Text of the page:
Decide which business you are in. When deciding on marketing and advertising tactics, ask yourself which environment is best suited to developing your business, then develop KPIs that support that business. You key KPI should be the bottom line - either this activity returns more money than you spend, or it doesn't.

Crafting SEO Landing Pages

Mar 12th
posted in

The landing page, in terms of SEO, went out of fashion.

Landing pages, which tended to be mass-generated, near identical pages pointing to one money page, became a target for the search engine spam filters.

However, the type of landing page we should take a closer look at is the type of landing page used in PPC - a page carefully crafted to lead a visitor to desired action. SEOs can benefit from applying the same techniques used for creating effective PPC landing pages to their organic pages. After all, we all want visitors to arrive at our pages, and take a desired action.

All Search Is About Connecting With People

Our pages may rank well, but if the visitor doesn't do something that ultimately leads to more money in our pockets, our sites won't last long.

In the past, ranking well has led to a pre-occupation with factors like keyword density i.e. repeating keyword phrases often.

However, the search engine algorithm's are no longer quite so stupid. The need to slavishly repeat keyword phrases in order to rank pales in comparison to other factors. It's no longer necessary to forsake good copy writing in order to please machine algorithms.

To make our rankings work for us, we must connect with people. This means our pages must talk their language and focus on solving their problems.

A fail in SEO is not missing out on the #1 ranking. A fail in SEO is a visitor clicking back. Do everything to avoid the back click.

Talking People's Language

People couldn't care less about you or your company.

People care about themselves.

Take a look at your pages. Do they talk about you, or do they talk about your audience? For a page to work well, it must connect with your audience, and the easiest way to do this is to talk about their wants and desires. If a page doesn't grab a visitors attention, they won't persevere, they will click back. What's a #1 ranking worth if visitors click back?

Here are a few guidelines on how to grab a visitors attention:

Title Tag Text Should Match Your First Headline Or if not matching the phrase exactly, it should be close to it in terms of topic. This reassures to the searcher they are in the right place.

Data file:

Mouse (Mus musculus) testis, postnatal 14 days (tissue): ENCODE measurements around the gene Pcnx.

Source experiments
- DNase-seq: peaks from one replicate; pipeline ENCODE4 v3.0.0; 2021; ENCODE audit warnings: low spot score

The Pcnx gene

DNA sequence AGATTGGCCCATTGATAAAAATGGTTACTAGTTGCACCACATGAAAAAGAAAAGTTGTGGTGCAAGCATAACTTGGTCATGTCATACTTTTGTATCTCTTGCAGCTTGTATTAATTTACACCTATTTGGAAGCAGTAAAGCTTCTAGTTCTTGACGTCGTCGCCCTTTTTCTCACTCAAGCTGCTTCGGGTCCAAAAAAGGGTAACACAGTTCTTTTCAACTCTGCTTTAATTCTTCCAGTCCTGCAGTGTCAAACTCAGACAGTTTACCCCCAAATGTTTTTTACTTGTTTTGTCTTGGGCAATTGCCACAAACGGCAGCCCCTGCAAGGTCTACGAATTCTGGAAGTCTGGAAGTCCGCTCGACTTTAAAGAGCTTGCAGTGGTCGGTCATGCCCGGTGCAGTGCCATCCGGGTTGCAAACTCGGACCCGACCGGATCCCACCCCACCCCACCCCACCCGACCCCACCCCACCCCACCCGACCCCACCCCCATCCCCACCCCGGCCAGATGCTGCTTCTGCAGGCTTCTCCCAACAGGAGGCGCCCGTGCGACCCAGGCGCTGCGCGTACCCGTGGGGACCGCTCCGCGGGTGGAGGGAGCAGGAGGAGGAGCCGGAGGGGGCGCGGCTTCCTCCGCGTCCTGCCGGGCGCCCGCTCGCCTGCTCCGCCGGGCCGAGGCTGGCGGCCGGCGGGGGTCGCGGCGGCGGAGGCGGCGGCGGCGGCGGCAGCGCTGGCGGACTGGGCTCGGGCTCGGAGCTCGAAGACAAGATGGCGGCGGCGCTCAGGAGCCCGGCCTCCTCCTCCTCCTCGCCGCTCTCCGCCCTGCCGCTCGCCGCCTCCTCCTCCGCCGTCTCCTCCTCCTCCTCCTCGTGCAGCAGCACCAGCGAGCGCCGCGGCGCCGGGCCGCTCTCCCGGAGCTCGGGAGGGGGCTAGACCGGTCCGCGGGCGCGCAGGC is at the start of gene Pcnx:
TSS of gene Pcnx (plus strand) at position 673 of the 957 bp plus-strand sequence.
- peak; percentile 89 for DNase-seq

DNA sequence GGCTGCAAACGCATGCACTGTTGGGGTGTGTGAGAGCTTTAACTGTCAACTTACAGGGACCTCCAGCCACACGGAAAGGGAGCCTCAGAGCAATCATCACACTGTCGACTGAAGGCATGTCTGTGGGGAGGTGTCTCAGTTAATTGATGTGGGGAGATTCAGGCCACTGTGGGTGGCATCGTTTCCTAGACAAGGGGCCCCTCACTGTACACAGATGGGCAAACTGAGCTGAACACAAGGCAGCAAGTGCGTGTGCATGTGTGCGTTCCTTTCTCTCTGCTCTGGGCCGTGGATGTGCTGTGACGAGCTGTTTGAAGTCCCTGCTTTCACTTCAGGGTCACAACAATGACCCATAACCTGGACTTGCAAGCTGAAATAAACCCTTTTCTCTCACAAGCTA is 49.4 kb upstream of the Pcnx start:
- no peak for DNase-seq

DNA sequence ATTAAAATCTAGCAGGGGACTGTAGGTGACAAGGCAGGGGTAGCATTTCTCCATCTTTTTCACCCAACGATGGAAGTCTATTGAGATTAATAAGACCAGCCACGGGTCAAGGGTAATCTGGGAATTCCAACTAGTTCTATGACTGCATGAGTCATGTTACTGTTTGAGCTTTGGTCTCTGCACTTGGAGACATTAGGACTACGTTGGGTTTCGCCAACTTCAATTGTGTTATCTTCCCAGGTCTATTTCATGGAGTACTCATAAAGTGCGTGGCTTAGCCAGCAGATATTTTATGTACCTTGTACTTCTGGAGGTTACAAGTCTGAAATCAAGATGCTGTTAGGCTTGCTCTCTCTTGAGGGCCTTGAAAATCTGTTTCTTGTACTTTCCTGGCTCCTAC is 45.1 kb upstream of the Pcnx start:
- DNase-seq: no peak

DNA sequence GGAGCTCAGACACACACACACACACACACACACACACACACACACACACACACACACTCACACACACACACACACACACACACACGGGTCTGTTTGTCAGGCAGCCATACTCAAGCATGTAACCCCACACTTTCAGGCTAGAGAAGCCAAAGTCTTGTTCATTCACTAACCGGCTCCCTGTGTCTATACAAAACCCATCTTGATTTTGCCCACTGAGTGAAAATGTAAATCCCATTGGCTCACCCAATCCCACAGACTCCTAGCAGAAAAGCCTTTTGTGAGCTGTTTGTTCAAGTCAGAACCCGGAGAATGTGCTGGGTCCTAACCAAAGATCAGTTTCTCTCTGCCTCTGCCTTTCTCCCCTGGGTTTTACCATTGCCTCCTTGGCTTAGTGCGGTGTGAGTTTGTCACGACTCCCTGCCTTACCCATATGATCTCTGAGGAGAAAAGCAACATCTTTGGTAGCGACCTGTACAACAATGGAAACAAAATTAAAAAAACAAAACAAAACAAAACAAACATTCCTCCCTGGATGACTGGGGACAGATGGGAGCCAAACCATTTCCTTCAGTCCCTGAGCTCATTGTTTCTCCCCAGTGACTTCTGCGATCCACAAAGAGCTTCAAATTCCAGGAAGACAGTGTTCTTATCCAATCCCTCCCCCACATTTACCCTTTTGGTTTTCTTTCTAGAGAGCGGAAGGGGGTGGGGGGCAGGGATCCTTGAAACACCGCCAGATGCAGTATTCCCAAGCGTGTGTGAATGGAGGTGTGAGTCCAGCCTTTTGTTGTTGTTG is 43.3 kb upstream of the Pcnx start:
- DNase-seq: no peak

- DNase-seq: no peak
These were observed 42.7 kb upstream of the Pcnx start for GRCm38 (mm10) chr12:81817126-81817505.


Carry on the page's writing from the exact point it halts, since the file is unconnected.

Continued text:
A Search Is Invariably A Question Keyword terms often aren't phrased as questions, but they are all questions. When people type "buy DVD online", they're really saying "where can I buy a DVD online". Try to determine searcher intent. Decide what the visitors question is, repeat it, then answer it.

Create A Clear Call To Action - what is it you want the searcher to do next? Sign-up? Buy something? Click on Adsense? Make that action clear and obvious.

People Scan - Use big headings. Often. If you're vague about visitor intent, you can use a number of different headlines, or images, that grab people's attention in case your lead hook fails.

Use The Word "You" A Lot - it's all about them. Their problems, their sense of self, their language, their wants and needs. Relegate all the stuff about you, unless they specifically ask for it, or you're using testimonials.

Every Page On Your Site Is A Landing Page

Every page on your site has potential to pull in visitors.

Even if a page only receives one visit a month, it's still a landing page. Given that SEO strategy involves building a lot of content, it's easy to think of "junk" pages low down in your domain structure as unimportant.

However, if people land on those pages, then that's half the battle won. Those pages will be winners if they lead people to the pages you want them to see. Therefore, every page on your site should contain a clear call to action - leading visitors to the one thing you want people to do.

The Difference Between SEO Landing Pages & PPC Landing Pages

In PPC, the page must be tightly controlled, stay on message and lead a visitor to desired action. Failure to do so means blowing through money.

With SEO, we have more leeway. We can include a variety of text content on pages, as it increases the likelihood of catching long tail phrases. This casts a wider net, and at negligible cost. However, we still need to structure the page well enough so people a) won't click back and b) will take the desired action.